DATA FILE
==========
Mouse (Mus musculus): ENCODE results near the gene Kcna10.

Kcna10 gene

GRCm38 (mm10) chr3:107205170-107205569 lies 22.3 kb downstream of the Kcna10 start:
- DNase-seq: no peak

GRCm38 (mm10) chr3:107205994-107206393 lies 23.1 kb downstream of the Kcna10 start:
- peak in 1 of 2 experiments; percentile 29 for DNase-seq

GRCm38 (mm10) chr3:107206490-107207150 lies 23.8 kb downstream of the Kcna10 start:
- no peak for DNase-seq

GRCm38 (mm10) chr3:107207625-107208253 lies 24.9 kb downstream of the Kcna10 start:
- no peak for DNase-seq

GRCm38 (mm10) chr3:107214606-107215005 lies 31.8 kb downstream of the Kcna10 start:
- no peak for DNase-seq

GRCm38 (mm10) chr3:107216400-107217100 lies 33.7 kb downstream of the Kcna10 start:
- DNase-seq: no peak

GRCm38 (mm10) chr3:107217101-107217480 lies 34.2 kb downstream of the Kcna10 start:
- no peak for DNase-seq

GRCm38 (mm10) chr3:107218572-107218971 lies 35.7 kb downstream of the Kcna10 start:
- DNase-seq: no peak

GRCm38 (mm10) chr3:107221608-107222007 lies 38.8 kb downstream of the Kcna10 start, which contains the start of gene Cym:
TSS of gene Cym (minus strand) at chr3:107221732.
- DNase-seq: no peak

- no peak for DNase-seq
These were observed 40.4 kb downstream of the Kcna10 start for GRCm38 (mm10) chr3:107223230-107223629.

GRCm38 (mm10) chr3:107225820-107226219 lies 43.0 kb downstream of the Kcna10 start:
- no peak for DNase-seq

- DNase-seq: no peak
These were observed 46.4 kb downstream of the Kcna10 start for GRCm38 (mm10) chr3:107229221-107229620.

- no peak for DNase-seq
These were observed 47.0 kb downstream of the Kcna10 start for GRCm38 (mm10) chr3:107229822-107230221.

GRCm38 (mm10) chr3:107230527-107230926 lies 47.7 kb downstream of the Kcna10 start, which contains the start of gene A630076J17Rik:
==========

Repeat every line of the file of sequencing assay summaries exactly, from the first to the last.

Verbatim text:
Mouse (Mus musculus): ENCODE results near the gene Kcna10.

Kcna10 gene

GRCm38 (mm10) chr3:107205170-107205569 lies 22.3 kb downstream of the Kcna10 start:
- DNase-seq: no peak

GRCm38 (mm10) chr3:107205994-107206393 lies 23.1 kb downstream of the Kcna10 start:
- peak in 1 of 2 experiments; percentile 29 for DNase-seq

GRCm38 (mm10) chr3:107206490-107207150 lies 23.8 kb downstream of the Kcna10 start:
- no peak for DNase-seq

GRCm38 (mm10) chr3:107207625-107208253 lies 24.9 kb downstream of the Kcna10 start:
- no peak for DNase-seq

GRCm38 (mm10) chr3:107214606-107215005 lies 31.8 kb downstream of the Kcna10 start:
- no peak for DNase-seq

GRCm38 (mm10) chr3:107216400-107217100 lies 33.7 kb downstream of the Kcna10 start:
- DNase-seq: no peak

GRCm38 (mm10) chr3:107217101-107217480 lies 34.2 kb downstream of the Kcna10 start:
- no peak for DNase-seq

GRCm38 (mm10) chr3:107218572-107218971 lies 35.7 kb downstream of the Kcna10 start:
- DNase-seq: no peak

GRCm38 (mm10) chr3:107221608-107222007 lies 38.8 kb downstream of the Kcna10 start, which contains the start of gene Cym:
TSS of gene Cym (minus strand) at chr3:107221732.
- DNase-seq: no peak

- no peak for DNase-seq
These were observed 40.4 kb downstream of the Kcna10 start for GRCm38 (mm10) chr3:107223230-107223629.

GRCm38 (mm10) chr3:107225820-107226219 lies 43.0 kb downstream of the Kcna10 start:
- no peak for DNase-seq

- DNase-seq: no peak
These were observed 46.4 kb downstream of the Kcna10 start for GRCm38 (mm10) chr3:107229221-107229620.

- no peak for DNase-seq
These were observed 47.0 kb downstream of the Kcna10 start for GRCm38 (mm10) chr3:107229822-107230221.

GRCm38 (mm10) chr3:107230527-107230926 lies 47.7 kb downstream of the Kcna10 start, which contains the start of gene A630076J17Rik: